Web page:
This is a really entertaining thriller. It has been very well-made and is easy to watch. Charlotte Rampling is terrific and Charles Dance at his arrogant best. You will be taken in one direction, then suddenly realise things are heading elsewhere – which is delicious and very well done. Ludiine Sagnier is perfect as the sex-charged Julie and the setting in the South of France lends itself to a fabulously erotic and mysterious atmosphere – with the murky depths of the pool adding to the intrigue!  It’s very enjoyable.

Made 2003. Directed by François Ozon

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Posted by on March 20, 2012 in Movies


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Jonathan McQuarry (played by Ewan McGregor) is a mild-mannered accountant who audits the books of big companies in New York. He is a “numbers man” who leads a relatively solitary personal life with few friends and fewer female companions. One day at work he meets a smooth and charming corporate lawyer Wyatt Bose (by Hugh Jackman). He is instantly fascinated by him because he’s so different and they start to hang out together. Wyatt leaves for a London trip and in the last minute scramble to prepare he accidentally exchanges mobile phones with Jonathan. By chance, Jonathan discovers more about Wyatt’s personal life – he is a member of a sex club (The List) where all the members are nameless busy executives, arrangements are made by the women and liaisons are conducted in hotel rooms with no time for dinner, conversation and foreplay. After his initial shock, Jonathan willingly takes part and he meets S, (by Michelle Williams) – who is the same girl he’d seen on the subway some weeks before. After one liaison with S, she goes missing and Jonathan is desperate to find her. He soon realises that the world Wyatt has exposed him to is not quite as it seems and Jonathan is faced with opposing demands on his loyalty, courage and honesty.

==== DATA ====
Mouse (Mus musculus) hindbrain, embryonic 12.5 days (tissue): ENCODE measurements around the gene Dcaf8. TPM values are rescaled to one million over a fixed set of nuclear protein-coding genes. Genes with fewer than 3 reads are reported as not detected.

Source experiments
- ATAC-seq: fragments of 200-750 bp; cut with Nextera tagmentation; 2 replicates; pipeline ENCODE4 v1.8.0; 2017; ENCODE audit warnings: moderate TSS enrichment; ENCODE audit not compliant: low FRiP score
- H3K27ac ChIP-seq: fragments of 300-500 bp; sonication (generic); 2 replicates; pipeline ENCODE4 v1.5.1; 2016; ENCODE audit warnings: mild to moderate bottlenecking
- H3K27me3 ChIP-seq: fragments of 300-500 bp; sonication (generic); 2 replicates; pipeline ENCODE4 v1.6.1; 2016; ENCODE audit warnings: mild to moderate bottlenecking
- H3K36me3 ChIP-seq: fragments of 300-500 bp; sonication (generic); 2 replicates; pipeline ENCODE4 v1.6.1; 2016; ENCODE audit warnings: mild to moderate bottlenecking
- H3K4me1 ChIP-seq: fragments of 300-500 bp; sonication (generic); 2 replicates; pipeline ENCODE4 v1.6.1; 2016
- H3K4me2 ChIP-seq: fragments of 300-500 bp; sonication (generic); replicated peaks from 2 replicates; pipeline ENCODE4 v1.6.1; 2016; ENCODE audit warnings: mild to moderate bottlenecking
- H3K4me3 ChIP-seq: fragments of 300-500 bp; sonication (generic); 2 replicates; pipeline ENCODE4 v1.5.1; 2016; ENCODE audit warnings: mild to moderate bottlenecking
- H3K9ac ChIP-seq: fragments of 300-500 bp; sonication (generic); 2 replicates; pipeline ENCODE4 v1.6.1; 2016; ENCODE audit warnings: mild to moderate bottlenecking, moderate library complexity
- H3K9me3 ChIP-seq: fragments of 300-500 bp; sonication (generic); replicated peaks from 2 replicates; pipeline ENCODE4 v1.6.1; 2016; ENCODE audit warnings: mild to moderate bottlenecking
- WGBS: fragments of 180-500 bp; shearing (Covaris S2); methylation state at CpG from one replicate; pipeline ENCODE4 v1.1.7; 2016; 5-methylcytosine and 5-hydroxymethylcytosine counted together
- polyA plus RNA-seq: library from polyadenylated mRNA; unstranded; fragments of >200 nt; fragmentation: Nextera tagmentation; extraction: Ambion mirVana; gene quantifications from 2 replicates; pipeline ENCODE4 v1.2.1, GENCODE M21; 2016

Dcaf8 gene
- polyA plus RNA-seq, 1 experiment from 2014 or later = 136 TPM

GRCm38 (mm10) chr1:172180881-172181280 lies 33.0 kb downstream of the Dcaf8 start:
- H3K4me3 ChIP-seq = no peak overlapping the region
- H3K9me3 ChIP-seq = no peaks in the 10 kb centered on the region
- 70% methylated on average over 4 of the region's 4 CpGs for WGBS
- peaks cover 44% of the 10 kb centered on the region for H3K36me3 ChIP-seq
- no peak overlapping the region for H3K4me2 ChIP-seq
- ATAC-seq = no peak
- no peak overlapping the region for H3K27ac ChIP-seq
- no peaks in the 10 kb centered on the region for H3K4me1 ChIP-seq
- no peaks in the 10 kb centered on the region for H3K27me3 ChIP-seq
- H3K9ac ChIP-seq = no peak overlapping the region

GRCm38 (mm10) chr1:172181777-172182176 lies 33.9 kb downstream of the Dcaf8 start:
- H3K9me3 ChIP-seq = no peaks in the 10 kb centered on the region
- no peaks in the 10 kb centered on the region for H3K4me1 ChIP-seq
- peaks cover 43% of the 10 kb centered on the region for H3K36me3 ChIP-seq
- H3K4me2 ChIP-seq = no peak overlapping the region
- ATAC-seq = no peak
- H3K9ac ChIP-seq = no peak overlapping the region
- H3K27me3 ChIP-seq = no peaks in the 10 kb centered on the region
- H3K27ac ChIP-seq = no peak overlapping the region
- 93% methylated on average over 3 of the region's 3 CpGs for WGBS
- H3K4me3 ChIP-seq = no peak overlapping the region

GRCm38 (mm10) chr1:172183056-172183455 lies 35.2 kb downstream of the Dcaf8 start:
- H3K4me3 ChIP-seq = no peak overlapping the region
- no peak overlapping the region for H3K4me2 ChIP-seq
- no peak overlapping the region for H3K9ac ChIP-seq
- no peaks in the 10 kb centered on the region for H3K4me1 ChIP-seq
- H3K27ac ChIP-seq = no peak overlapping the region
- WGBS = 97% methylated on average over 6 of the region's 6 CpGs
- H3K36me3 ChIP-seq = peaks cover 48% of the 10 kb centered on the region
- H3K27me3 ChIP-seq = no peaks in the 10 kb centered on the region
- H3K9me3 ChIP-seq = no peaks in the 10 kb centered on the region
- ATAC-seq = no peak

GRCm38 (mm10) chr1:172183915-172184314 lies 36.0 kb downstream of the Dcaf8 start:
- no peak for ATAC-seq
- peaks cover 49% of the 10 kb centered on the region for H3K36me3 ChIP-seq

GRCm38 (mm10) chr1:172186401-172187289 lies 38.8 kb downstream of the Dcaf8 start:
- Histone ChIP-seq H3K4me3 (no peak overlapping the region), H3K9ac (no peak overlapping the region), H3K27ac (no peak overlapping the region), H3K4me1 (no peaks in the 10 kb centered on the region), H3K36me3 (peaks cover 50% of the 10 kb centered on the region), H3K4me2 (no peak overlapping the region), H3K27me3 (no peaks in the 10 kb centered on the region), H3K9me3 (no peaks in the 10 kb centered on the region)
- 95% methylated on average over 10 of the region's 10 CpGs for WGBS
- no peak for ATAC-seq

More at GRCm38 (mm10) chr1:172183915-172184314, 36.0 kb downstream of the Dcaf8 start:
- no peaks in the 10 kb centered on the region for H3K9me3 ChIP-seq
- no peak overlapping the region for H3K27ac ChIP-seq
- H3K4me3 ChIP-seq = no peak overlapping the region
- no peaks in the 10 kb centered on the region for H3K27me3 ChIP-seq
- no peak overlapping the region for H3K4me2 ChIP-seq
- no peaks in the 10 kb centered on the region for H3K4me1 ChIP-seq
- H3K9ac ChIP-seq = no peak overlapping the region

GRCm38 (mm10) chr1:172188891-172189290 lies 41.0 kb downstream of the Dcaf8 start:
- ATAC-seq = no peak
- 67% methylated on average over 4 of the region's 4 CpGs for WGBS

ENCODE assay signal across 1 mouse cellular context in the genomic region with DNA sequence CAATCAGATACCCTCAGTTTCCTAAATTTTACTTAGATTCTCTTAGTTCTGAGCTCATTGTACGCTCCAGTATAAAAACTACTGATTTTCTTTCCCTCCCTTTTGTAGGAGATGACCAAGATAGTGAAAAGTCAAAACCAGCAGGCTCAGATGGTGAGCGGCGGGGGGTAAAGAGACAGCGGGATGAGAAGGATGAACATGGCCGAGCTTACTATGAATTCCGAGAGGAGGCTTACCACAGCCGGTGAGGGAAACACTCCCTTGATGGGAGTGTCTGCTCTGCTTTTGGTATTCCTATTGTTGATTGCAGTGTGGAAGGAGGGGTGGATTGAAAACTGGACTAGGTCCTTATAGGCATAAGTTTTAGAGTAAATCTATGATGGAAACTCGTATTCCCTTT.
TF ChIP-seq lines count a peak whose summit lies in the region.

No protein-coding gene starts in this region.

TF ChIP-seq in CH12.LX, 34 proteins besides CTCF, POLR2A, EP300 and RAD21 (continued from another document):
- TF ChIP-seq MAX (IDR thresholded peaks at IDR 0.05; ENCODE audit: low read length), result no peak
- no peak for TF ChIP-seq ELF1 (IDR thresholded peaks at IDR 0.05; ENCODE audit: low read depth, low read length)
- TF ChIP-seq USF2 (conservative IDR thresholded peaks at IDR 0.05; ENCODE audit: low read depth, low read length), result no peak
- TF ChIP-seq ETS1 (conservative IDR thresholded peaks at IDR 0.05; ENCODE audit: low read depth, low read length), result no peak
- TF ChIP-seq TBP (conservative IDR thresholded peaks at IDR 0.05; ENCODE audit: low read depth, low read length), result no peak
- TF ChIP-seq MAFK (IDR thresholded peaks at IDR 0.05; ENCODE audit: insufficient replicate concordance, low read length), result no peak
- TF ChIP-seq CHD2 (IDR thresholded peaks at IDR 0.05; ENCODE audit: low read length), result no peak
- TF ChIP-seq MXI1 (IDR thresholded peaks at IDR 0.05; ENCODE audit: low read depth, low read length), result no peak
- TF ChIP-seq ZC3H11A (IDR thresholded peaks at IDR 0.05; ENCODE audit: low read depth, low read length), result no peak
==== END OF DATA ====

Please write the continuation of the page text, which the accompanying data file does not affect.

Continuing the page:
I liked this movie. It offers a very intriguing start and the audience immediately wonders about the two key characters Jonathan and Wyatt. Hugh Jackman is excellent as Wyatt – a charming but highly intelligent, deceptive and evil man, and Ewan McGregor’s nerdy loner Jonathan is just delightful. Michelle Willilams plays the sexy mystery woman very well, with just a hint of innocence. The camerawork and cinematography is interesting.  The first two thirds of the movie are dark, moody and create huge mystery and atmosphere, then in the final third – whilst issues and mysteries are still not resolved, the movie comes into the light. Which is appropriate for the ending – although the concluding scenes do not quite live up to the promise of the earlier parts of the story. One of the very nice revelations is that in an early scene we meet a very senior executive member of The List – Charlotte Rampling – and she plays this part to a tee, very well done!

(Made in 2008)  Directed by Marcel Langenegger

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Posted by on February 20, 2012 in Movies